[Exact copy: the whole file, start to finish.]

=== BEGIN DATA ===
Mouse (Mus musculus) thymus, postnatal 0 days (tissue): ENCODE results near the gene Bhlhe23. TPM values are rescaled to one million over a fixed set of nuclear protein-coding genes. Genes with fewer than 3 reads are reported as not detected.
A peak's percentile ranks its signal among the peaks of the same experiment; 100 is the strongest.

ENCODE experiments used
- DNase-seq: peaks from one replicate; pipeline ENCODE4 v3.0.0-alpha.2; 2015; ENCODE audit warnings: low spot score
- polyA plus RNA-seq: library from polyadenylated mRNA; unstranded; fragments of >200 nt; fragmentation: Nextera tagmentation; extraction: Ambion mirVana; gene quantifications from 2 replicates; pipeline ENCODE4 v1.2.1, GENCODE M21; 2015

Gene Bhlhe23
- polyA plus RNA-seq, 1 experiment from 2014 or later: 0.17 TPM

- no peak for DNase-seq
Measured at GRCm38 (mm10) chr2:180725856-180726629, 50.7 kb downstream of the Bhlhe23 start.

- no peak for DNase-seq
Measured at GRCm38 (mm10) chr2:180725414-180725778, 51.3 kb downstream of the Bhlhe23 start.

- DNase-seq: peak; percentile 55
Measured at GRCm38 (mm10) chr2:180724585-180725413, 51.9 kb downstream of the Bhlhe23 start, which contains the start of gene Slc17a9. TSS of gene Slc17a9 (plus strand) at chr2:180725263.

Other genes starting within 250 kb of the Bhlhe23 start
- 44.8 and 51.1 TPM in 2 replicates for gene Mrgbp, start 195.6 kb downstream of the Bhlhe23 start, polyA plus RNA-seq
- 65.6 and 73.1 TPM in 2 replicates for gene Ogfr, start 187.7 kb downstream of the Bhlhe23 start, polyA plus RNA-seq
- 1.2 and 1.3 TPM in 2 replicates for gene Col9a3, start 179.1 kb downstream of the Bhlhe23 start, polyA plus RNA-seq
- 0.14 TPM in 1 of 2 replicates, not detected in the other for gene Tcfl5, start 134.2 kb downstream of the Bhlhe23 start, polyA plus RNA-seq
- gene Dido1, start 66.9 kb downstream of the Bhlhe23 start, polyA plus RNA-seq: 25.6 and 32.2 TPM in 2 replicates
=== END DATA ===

Mouse (Mus musculus) thymus, postnatal 0 days (tissue): ENCODE results near the gene Bhlhe23. TPM values are rescaled to one million over a fixed set of nuclear protein-coding genes. Genes with fewer than 3 reads are reported as not detected.
A peak's percentile ranks its signal among the peaks of the same experiment; 100 is the strongest.

ENCODE experiments used
- DNase-seq: peaks from one replicate; pipeline ENCODE4 v3.0.0-alpha.2; 2015; ENCODE audit warnings: low spot score
- polyA plus RNA-seq: library from polyadenylated mRNA; unstranded; fragments of >200 nt; fragmentation: Nextera tagmentation; extraction: Ambion mirVana; gene quantifications from 2 replicates; pipeline ENCODE4 v1.2.1, GENCODE M21; 2015

Gene Bhlhe23
- polyA plus RNA-seq, 1 experiment from 2014 or later: 0.17 TPM

- no peak for DNase-seq
Measured at GRCm38 (mm10) chr2:180725856-180726629, 50.7 kb downstream of the Bhlhe23 start.

- no peak for DNase-seq
Measured at GRCm38 (mm10) chr2:180725414-180725778, 51.3 kb downstream of the Bhlhe23 start.

- DNase-seq: peak; percentile 55
Measured at GRCm38 (mm10) chr2:180724585-180725413, 51.9 kb downstream of the Bhlhe23 start, which contains the start of gene Slc17a9. TSS of gene Slc17a9 (plus strand) at chr2:180725263.

Other genes starting within 250 kb of the Bhlhe23 start
- 44.8 and 51.1 TPM in 2 replicates for gene Mrgbp, start 195.6 kb downstream of the Bhlhe23 start, polyA plus RNA-seq
- 65.6 and 73.1 TPM in 2 replicates for gene Ogfr, start 187.7 kb downstream of the Bhlhe23 start, polyA plus RNA-seq
- 1.2 and 1.3 TPM in 2 replicates for gene Col9a3, start 179.1 kb downstream of the Bhlhe23 start, polyA plus RNA-seq
- 0.14 TPM in 1 of 2 replicates, not detected in the other for gene Tcfl5, start 134.2 kb downstream of the Bhlhe23 start, polyA plus RNA-seq
- gene Dido1, start 66.9 kb downstream of the Bhlhe23 start, polyA plus RNA-seq: 25.6 and 32.2 TPM in 2 replicates